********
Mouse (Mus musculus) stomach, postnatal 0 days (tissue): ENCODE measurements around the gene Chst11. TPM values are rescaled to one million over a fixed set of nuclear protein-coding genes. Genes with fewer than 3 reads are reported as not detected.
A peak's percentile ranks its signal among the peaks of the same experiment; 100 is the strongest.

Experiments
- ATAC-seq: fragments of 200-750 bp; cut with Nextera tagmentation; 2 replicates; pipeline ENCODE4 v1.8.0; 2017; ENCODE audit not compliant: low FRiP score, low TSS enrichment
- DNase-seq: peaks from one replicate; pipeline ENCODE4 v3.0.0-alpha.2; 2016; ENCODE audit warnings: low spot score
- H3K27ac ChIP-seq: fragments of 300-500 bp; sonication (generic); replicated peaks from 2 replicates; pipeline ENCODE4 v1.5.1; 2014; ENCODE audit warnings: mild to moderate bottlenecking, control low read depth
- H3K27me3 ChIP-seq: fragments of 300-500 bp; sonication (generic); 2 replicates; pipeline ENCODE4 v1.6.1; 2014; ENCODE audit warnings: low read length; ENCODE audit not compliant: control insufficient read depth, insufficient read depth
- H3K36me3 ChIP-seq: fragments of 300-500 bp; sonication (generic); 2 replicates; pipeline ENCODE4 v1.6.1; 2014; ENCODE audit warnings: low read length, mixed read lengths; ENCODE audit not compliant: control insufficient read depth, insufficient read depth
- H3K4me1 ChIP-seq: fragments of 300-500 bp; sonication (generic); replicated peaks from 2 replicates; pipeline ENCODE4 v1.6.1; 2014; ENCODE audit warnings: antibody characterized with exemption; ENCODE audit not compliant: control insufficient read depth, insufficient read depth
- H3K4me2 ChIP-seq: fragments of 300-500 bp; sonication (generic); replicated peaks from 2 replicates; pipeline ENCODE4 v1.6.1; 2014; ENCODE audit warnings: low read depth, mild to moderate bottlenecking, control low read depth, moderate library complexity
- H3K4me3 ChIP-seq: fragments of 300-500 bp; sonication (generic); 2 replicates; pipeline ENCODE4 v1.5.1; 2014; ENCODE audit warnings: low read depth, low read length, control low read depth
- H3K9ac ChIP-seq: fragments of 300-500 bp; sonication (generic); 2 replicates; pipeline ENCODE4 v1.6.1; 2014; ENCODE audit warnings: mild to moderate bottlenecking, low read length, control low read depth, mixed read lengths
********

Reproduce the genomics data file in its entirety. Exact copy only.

Mouse (Mus musculus) stomach, postnatal 0 days (tissue): ENCODE measurements around the gene Chst11. TPM values are rescaled to one million over a fixed set of nuclear protein-coding genes. Genes with fewer than 3 reads are reported as not detected.
A peak's percentile ranks its signal among the peaks of the same experiment; 100 is the strongest.

Experiments
- ATAC-seq: fragments of 200-750 bp; cut with Nextera tagmentation; 2 replicates; pipeline ENCODE4 v1.8.0; 2017; ENCODE audit not compliant: low FRiP score, low TSS enrichment
- DNase-seq: peaks from one replicate; pipeline ENCODE4 v3.0.0-alpha.2; 2016; ENCODE audit warnings: low spot score
- H3K27ac ChIP-seq: fragments of 300-500 bp; sonication (generic); replicated peaks from 2 replicates; pipeline ENCODE4 v1.5.1; 2014; ENCODE audit warnings: mild to moderate bottlenecking, control low read depth
- H3K27me3 ChIP-seq: fragments of 300-500 bp; sonication (generic); 2 replicates; pipeline ENCODE4 v1.6.1; 2014; ENCODE audit warnings: low read length; ENCODE audit not compliant: control insufficient read depth, insufficient read depth
- H3K36me3 ChIP-seq: fragments of 300-500 bp; sonication (generic); 2 replicates; pipeline ENCODE4 v1.6.1; 2014; ENCODE audit warnings: low read length, mixed read lengths; ENCODE audit not compliant: control insufficient read depth, insufficient read depth
- H3K4me1 ChIP-seq: fragments of 300-500 bp; sonication (generic); replicated peaks from 2 replicates; pipeline ENCODE4 v1.6.1; 2014; ENCODE audit warnings: antibody characterized with exemption; ENCODE audit not compliant: control insufficient read depth, insufficient read depth
- H3K4me2 ChIP-seq: fragments of 300-500 bp; sonication (generic); replicated peaks from 2 replicates; pipeline ENCODE4 v1.6.1; 2014; ENCODE audit warnings: low read depth, mild to moderate bottlenecking, control low read depth, moderate library complexity
- H3K4me3 ChIP-seq: fragments of 300-500 bp; sonication (generic); 2 replicates; pipeline ENCODE4 v1.5.1; 2014; ENCODE audit warnings: low read depth, low read length, control low read depth
- H3K9ac ChIP-seq: fragments of 300-500 bp; sonication (generic); 2 replicates; pipeline ENCODE4 v1.6.1; 2014; ENCODE audit warnings: mild to moderate bottlenecking, low read length, control low read depth, mixed read lengths